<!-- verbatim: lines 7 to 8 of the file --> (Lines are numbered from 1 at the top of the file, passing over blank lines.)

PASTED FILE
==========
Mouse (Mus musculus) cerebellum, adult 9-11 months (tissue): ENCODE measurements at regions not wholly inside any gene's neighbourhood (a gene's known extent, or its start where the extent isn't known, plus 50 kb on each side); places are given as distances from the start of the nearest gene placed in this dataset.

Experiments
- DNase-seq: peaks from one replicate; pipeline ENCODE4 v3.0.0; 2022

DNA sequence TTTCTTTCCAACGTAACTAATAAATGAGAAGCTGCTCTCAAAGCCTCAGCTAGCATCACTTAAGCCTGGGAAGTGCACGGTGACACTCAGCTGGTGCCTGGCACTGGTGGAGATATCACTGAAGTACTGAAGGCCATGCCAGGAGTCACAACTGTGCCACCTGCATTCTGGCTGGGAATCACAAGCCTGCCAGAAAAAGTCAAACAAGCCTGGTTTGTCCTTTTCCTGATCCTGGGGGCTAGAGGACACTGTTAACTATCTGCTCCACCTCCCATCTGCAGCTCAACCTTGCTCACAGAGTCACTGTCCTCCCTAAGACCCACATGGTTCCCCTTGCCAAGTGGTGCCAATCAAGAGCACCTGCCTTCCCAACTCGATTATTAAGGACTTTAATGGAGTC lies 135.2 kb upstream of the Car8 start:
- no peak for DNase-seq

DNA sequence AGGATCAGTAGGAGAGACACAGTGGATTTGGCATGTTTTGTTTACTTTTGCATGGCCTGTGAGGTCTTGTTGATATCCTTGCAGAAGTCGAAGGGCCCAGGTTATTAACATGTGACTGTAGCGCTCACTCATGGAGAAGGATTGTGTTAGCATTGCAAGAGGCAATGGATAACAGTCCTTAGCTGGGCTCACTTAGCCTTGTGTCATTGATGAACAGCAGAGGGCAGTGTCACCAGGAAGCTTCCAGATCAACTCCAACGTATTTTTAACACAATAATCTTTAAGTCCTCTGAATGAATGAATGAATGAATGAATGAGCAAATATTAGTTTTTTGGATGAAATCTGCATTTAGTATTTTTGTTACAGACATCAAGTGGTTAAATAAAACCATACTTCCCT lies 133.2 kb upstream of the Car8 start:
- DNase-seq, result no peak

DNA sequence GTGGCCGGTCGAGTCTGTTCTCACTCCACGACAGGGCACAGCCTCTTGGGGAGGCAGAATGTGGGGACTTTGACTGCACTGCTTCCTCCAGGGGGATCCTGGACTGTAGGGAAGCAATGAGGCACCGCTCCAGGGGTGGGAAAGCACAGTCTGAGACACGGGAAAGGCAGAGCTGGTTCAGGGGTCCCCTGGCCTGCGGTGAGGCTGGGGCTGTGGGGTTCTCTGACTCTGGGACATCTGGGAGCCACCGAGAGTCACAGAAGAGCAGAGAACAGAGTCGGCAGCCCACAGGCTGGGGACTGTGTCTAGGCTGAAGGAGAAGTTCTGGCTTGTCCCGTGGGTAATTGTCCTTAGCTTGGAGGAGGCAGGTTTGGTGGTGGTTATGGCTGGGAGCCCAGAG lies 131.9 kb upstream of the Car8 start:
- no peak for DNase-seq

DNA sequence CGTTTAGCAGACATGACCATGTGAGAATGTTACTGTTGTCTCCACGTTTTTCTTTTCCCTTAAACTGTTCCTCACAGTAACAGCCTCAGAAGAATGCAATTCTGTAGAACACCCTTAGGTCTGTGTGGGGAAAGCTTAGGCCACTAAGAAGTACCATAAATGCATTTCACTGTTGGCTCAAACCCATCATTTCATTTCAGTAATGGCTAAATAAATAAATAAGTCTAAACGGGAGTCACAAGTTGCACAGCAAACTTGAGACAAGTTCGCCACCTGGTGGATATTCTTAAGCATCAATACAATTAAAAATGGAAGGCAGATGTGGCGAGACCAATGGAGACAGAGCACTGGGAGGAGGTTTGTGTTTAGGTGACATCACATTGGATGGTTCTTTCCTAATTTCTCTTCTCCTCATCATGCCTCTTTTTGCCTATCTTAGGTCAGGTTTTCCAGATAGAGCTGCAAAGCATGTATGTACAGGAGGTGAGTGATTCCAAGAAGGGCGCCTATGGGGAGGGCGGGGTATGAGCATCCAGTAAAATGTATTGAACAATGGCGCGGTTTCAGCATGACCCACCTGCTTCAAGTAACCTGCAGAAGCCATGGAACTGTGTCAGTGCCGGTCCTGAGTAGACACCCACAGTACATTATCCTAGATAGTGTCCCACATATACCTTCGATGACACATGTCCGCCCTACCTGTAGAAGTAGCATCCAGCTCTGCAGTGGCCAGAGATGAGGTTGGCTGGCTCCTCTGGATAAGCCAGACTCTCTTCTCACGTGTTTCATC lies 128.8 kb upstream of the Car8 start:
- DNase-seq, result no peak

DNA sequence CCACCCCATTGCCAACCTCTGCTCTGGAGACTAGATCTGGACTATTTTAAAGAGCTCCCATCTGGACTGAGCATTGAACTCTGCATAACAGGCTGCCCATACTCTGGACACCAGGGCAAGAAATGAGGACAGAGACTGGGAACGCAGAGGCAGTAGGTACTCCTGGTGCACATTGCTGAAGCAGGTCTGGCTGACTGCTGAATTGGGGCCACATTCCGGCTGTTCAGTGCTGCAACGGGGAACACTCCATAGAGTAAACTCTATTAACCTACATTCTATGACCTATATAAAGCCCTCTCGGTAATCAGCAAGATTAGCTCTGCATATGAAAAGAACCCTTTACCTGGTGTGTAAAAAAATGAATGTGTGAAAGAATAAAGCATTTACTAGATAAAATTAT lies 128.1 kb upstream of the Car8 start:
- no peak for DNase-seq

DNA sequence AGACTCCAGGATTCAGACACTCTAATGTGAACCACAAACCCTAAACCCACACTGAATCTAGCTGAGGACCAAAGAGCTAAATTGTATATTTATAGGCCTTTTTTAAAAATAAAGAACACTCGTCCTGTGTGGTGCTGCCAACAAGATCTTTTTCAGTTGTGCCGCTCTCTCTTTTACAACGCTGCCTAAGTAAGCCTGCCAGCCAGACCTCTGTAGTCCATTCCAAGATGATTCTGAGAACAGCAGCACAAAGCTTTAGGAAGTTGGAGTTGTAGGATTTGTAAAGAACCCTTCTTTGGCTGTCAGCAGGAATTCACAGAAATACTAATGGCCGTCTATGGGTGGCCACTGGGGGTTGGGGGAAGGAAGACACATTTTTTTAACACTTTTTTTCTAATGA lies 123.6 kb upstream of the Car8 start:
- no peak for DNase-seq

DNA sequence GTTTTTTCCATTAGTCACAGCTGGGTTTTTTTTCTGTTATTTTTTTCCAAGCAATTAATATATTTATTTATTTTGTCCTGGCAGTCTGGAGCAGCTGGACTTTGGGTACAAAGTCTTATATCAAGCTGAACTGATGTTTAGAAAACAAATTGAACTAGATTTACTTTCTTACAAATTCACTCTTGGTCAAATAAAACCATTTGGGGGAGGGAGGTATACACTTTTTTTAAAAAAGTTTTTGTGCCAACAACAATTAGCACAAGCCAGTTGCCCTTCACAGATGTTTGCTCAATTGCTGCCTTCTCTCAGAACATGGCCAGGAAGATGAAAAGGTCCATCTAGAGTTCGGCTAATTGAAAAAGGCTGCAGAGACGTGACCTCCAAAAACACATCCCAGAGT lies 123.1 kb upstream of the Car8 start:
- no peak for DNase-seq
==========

- DNase-seq, result no peak

DNA sequence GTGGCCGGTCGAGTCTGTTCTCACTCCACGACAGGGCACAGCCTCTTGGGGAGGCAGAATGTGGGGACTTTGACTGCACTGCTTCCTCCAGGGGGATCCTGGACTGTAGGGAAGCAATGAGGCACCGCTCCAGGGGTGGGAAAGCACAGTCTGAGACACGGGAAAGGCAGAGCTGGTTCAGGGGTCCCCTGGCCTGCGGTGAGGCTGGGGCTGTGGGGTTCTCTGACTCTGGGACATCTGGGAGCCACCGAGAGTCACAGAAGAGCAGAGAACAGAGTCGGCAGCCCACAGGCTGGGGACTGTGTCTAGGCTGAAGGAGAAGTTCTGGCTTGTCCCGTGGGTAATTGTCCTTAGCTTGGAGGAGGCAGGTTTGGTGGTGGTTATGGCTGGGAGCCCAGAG lies 131.9 kb upstream of the Car8 start: